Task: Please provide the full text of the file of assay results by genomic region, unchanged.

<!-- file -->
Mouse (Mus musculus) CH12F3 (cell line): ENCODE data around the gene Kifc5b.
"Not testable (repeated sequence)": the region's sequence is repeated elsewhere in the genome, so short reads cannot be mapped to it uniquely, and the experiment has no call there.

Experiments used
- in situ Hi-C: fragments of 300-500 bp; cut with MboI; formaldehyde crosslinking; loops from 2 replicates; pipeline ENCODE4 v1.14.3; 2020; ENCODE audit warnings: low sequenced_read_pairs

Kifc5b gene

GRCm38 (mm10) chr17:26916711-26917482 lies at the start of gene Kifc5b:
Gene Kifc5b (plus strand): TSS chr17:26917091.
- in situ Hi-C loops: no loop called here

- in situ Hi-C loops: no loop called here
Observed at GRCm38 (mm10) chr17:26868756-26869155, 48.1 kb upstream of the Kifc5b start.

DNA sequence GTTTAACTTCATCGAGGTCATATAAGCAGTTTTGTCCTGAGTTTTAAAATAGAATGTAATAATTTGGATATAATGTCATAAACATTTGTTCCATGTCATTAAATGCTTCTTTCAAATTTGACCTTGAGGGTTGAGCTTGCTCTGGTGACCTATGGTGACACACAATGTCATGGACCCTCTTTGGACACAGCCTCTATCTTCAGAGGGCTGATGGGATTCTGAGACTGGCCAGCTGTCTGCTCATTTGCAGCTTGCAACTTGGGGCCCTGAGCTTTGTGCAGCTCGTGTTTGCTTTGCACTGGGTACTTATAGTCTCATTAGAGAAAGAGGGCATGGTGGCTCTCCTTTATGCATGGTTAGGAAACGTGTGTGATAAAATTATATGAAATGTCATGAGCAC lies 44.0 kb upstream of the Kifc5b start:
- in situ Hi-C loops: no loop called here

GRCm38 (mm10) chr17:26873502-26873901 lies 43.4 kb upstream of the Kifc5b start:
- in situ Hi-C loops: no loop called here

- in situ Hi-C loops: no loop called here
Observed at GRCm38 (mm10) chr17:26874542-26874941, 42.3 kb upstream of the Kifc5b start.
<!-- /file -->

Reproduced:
Mouse (Mus musculus) CH12F3 (cell line): ENCODE data around the gene Kifc5b.
"Not testable (repeated sequence)": the region's sequence is repeated elsewhere in the genome, so short reads cannot be mapped to it uniquely, and the experiment has no call there.

Experiments used
- in situ Hi-C: fragments of 300-500 bp; cut with MboI; formaldehyde crosslinking; loops from 2 replicates; pipeline ENCODE4 v1.14.3; 2020; ENCODE audit warnings: low sequenced_read_pairs

Kifc5b gene

GRCm38 (mm10) chr17:26916711-26917482 lies at the start of gene Kifc5b:
Gene Kifc5b (plus strand): TSS chr17:26917091.
- in situ Hi-C loops: no loop called here

- in situ Hi-C loops: no loop called here
Observed at GRCm38 (mm10) chr17:26868756-26869155, 48.1 kb upstream of the Kifc5b start.

DNA sequence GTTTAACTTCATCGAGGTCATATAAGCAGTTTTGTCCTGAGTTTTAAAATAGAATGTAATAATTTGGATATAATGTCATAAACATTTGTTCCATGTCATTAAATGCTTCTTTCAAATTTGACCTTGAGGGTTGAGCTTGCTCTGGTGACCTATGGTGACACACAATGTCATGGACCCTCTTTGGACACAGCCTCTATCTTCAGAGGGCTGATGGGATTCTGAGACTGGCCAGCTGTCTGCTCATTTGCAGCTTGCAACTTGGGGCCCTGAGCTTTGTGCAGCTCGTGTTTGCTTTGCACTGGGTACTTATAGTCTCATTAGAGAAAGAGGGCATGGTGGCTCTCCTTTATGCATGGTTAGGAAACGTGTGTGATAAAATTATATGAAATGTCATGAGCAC lies 44.0 kb upstream of the Kifc5b start:
- in situ Hi-C loops: no loop called here

GRCm38 (mm10) chr17:26873502-26873901 lies 43.4 kb upstream of the Kifc5b start:
- in situ Hi-C loops: no loop called here

- in situ Hi-C loops: no loop called here
Observed at GRCm38 (mm10) chr17:26874542-26874941, 42.3 kb upstream of the Kifc5b start.